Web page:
The Sixth Circuit held that transportation of coal that takes place at a mine site is coal mine employment notwithstanding that the coal is being loaded for delivery to the ultimate consumer. Rose v. Benefits Review Board, No. 84-3548 (6th Cir., Aug. 26, 1985)(unpublished).
The Fourth Circuit upheld the Board's holding that a claimant who hauls slate away from the tipple is not a miner reasoning that the tipple marks the demarcation point between the mining and marketing of coal. The Court held that when coal leaves the tipple, extraction and preparation are complete and it is entering the stream of commerce. An individual who comes in contact with coal at this interval or later is, therefore, not within the class covered by the Act. Collins v. Director, OWCP, 795 F.2d 368, 9 BLR 2-58 (4th Cir. 1986); Roberts v. Weinberger, 527 F.2d 600 (4th Cir. 1975); Norfolk & Western Railway Co. v. Roberson, 918 F.2d 1144, 14 BLR 2-106 (4th Cir. 1990), cert denied, 111 S.Ct. 2012 (1991), aff'g 13 BLR 1-6 (1989).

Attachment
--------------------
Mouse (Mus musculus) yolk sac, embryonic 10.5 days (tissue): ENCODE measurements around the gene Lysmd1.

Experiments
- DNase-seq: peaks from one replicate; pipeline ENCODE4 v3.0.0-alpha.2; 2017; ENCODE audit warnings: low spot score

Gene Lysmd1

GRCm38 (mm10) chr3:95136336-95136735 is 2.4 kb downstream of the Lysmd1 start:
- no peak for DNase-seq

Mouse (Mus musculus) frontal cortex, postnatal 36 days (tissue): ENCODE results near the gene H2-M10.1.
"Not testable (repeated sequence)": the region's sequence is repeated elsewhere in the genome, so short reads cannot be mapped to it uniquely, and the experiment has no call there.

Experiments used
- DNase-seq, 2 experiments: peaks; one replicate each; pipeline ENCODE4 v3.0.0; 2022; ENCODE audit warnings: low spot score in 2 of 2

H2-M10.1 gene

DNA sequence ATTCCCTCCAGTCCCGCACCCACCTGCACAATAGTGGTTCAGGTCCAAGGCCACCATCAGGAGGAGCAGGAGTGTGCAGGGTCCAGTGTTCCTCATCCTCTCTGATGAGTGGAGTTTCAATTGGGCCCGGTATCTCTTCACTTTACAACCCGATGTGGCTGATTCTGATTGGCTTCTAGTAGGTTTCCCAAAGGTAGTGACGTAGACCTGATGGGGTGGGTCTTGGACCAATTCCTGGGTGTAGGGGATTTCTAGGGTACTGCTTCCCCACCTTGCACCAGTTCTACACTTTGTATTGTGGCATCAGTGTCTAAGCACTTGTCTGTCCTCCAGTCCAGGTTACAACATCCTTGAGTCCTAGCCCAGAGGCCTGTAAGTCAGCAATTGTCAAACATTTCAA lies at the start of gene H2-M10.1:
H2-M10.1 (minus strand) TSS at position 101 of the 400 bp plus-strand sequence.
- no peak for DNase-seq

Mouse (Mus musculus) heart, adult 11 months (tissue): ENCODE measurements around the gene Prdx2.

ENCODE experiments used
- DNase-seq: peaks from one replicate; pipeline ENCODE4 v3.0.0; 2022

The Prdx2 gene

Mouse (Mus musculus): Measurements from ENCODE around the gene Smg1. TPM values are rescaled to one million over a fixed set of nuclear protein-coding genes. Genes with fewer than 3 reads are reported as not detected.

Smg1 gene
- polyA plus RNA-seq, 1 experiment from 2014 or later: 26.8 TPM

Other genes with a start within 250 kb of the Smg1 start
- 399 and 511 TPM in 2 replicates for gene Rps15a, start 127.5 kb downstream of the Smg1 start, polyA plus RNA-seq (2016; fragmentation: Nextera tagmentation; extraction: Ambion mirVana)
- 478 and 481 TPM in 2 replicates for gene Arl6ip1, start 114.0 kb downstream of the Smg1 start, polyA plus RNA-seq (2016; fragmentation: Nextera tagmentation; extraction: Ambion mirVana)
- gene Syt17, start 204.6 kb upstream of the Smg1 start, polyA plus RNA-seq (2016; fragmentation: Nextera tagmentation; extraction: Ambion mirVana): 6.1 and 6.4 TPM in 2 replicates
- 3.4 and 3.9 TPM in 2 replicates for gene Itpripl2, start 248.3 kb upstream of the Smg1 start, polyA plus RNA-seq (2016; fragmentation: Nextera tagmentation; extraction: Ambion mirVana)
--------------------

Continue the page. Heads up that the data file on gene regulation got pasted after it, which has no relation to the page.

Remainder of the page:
The Fourth Circuit held that transportation work that occurs after the coal is processed and prepared for market is not coal mine employment. The Court rejected the argument that additional washing of the coal constituted coal preparation as the coal was washed to reduce dust exposure in the vicinity of the coal loading facility, not for processing the coal into its marketable form. Eplion v. Director, OWCP, 794 F.2d 935, 9 BLR 2-52 (4th Cir. 1986).